They stopped asking for money

“We went into what we would call information gathering,” Lederman said. “Get in touch with your donors. Hear from them and talk to a broad spectrum of the community about what was happening and what was at stake.”

The effects of that “wait and see” approach were twofold. One result was to hold off on fundraising efforts until a brighter financial picture made asking easier and donors less squeamish. Millstone said that move is already bearing fruit.

“I think Ruth and her staff really made a courageous decision to delay our solicitations in hopes that the economy would improve,” he said. “Other communities around the country took a different strategy but ours is now starting to pay off because people are feeling better and more confident as the year has progressed.”

The other result will be unveiled early next month in the form of LightFest, a large tzedakah-oriented community event that will feature everything from a candle-making class to family entertainment to opportunities to make calls on behalf of the Federation campaign. The Dec. 6 festivities will be topped off by an attempt to convert the Staenberg Family Complex into a giant menorah.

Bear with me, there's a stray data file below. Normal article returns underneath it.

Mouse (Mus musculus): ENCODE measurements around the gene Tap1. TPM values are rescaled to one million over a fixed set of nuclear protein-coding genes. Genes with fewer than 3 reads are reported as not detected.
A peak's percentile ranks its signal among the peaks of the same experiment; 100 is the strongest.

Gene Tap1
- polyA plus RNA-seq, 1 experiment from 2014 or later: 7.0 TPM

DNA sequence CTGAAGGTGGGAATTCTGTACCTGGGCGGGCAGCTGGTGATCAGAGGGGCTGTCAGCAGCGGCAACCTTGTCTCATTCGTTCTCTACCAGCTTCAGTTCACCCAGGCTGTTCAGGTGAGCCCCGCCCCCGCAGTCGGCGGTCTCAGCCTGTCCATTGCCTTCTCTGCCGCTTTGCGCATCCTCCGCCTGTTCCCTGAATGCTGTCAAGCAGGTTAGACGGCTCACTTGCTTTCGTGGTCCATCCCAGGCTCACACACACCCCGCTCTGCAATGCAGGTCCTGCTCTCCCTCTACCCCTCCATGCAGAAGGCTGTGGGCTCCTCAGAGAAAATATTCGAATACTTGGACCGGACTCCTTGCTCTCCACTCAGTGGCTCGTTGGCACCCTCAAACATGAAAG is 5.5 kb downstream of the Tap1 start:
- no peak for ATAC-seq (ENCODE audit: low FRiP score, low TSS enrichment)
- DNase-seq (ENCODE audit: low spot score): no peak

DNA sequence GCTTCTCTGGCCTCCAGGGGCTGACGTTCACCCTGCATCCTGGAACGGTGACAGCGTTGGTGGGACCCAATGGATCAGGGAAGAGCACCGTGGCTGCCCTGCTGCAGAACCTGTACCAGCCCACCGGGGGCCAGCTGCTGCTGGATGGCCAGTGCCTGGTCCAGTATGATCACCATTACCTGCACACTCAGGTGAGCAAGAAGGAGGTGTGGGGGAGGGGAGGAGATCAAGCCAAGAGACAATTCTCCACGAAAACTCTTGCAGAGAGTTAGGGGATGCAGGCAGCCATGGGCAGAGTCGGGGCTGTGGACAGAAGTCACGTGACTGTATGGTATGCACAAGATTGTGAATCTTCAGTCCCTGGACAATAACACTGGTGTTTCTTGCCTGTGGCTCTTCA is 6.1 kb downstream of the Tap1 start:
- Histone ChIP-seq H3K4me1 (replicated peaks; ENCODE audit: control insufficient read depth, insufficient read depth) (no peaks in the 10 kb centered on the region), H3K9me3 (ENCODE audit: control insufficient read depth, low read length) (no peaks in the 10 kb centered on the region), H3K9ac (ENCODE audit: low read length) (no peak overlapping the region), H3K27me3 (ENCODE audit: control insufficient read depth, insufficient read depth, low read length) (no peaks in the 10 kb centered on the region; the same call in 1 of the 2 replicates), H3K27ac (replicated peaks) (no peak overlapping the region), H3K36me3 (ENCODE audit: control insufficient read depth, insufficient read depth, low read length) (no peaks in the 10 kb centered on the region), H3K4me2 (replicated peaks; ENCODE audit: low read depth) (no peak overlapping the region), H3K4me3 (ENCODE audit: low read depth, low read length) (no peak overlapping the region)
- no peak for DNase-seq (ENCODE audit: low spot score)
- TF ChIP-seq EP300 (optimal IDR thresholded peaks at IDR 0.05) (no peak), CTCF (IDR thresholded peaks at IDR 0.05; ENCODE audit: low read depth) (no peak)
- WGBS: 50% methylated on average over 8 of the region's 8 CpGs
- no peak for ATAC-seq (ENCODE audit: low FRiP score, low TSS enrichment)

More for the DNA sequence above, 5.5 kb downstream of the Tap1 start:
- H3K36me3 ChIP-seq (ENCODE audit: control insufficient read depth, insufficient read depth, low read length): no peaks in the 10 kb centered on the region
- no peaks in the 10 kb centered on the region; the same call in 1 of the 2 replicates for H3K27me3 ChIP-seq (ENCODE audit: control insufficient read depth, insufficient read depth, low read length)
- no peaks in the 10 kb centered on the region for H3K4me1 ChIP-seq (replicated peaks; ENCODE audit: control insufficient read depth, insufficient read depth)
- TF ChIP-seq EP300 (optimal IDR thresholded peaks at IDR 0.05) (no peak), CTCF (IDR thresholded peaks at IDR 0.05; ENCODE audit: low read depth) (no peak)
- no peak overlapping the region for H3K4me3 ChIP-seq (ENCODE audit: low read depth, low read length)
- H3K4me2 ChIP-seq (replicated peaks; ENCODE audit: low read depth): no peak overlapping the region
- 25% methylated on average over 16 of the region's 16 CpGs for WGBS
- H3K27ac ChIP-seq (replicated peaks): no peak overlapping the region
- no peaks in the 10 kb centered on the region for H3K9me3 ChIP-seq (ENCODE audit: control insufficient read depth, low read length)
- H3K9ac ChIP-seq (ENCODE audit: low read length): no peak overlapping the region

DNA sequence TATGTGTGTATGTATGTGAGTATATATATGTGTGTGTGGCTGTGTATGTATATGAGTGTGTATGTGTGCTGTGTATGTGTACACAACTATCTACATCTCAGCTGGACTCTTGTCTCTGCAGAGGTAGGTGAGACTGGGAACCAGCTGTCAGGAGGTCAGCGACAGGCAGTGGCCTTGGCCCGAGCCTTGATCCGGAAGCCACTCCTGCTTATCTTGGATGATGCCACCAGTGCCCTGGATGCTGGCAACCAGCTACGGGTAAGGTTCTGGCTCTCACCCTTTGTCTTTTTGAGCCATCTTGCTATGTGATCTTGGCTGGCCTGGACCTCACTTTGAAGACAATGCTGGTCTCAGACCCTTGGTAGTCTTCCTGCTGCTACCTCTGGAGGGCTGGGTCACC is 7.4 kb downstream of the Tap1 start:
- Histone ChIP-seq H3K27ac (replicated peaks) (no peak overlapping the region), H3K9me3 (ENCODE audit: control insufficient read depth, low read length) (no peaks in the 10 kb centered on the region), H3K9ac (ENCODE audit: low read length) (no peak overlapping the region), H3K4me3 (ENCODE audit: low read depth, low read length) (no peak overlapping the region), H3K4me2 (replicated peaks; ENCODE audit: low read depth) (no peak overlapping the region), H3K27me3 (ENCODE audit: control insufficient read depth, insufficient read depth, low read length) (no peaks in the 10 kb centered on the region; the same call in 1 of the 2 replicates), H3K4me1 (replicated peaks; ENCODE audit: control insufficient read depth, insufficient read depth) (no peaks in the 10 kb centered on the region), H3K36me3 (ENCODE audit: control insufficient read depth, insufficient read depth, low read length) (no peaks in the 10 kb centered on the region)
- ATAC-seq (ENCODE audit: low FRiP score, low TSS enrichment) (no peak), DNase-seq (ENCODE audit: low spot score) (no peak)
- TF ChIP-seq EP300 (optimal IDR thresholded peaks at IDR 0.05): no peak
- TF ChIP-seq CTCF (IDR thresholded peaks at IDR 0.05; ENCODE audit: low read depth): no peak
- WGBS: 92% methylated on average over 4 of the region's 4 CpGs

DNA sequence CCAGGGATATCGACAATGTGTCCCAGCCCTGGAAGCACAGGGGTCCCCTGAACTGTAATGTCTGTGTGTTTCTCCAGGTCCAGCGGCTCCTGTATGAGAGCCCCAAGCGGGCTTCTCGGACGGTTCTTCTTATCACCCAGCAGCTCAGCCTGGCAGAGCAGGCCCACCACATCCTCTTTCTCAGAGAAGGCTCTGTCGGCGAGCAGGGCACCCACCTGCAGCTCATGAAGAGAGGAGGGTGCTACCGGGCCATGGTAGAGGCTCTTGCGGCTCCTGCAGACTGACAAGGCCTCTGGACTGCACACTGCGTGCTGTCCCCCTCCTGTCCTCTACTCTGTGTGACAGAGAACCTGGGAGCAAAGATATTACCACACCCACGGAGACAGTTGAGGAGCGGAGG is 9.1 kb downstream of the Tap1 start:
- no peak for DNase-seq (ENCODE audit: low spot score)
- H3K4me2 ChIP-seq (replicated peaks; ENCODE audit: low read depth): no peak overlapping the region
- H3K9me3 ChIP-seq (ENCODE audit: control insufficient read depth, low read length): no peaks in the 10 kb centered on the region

The event’s philanthropic, community-building ethos is part of what the Federation heard when it spoke to donors. Lederman said the feedback stressed that the entire community needed to come together to deal with tough times.

Significantly, it also reflected a more diversified view of the ways in which people can support charitable efforts, some of which will be on display for LightFest.

“I’m the campaign director so people think that when I say ‘give,’ it’s only monetary,” Lederman said. “It is monetary but it’s also clothes, it’s canned goods, it’s toys for Hanukkah. It’s putting together emergency preparedness kits for our seniors. It’s a gamut of ways in which our community can really come out and help.”

An evolving landscape

As Barry Rosenberg, executive director of the Jewish Federation, looks ahead he clearly views the economic crisis as the biggest obstacle to overcome. That’s why Federation continues to search for ways to fund initiatives like Lifeline, a program administered through Jewish Family & Children’s Service which provides loans and grants to Jewish individuals who have recently lost a job. Raising funds for Lifeline will be one focus of LightFest since the loan program’s original quarter million dollar stake has been all but exhausted.